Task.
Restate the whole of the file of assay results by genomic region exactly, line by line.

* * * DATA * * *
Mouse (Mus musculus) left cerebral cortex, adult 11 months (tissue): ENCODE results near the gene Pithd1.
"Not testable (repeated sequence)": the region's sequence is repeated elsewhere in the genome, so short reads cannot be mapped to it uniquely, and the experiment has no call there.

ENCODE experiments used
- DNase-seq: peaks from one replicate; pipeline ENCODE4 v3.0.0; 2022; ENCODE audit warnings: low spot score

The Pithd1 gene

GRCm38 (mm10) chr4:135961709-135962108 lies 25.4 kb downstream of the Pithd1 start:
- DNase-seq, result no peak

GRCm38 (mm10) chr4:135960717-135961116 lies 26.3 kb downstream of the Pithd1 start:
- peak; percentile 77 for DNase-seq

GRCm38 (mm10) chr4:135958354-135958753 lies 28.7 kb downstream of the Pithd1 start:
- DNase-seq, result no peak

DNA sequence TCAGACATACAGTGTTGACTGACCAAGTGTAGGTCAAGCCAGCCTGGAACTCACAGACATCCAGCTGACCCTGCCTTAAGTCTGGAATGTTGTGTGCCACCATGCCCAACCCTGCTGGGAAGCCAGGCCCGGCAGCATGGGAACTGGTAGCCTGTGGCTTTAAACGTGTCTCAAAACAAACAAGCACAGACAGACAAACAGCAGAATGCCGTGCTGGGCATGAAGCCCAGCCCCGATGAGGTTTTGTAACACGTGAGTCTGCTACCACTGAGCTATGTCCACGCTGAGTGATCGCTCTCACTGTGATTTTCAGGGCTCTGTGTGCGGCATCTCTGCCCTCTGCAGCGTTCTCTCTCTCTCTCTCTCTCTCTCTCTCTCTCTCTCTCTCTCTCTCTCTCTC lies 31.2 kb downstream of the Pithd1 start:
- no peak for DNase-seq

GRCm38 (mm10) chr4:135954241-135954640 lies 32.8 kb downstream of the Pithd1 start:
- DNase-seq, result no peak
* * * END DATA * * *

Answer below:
Mouse (Mus musculus) left cerebral cortex, adult 11 months (tissue): ENCODE results near the gene Pithd1.
"Not testable (repeated sequence)": the region's sequence is repeated elsewhere in the genome, so short reads cannot be mapped to it uniquely, and the experiment has no call there.

ENCODE experiments used
- DNase-seq: peaks from one replicate; pipeline ENCODE4 v3.0.0; 2022; ENCODE audit warnings: low spot score

The Pithd1 gene

GRCm38 (mm10) chr4:135961709-135962108 lies 25.4 kb downstream of the Pithd1 start:
- DNase-seq, result no peak

GRCm38 (mm10) chr4:135960717-135961116 lies 26.3 kb downstream of the Pithd1 start:
- peak; percentile 77 for DNase-seq

GRCm38 (mm10) chr4:135958354-135958753 lies 28.7 kb downstream of the Pithd1 start:
- DNase-seq, result no peak

DNA sequence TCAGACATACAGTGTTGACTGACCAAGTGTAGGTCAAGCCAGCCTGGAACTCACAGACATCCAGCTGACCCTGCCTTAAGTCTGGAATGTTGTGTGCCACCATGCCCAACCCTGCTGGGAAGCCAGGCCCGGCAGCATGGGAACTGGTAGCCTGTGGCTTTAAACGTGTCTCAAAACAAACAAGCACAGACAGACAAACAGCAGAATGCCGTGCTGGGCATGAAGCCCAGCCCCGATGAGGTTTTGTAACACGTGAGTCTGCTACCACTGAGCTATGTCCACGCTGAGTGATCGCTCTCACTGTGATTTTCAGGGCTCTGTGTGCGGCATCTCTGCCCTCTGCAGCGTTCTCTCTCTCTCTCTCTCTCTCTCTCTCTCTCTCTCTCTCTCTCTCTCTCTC lies 31.2 kb downstream of the Pithd1 start:
- no peak for DNase-seq

GRCm38 (mm10) chr4:135954241-135954640 lies 32.8 kb downstream of the Pithd1 start:
- DNase-seq, result no peak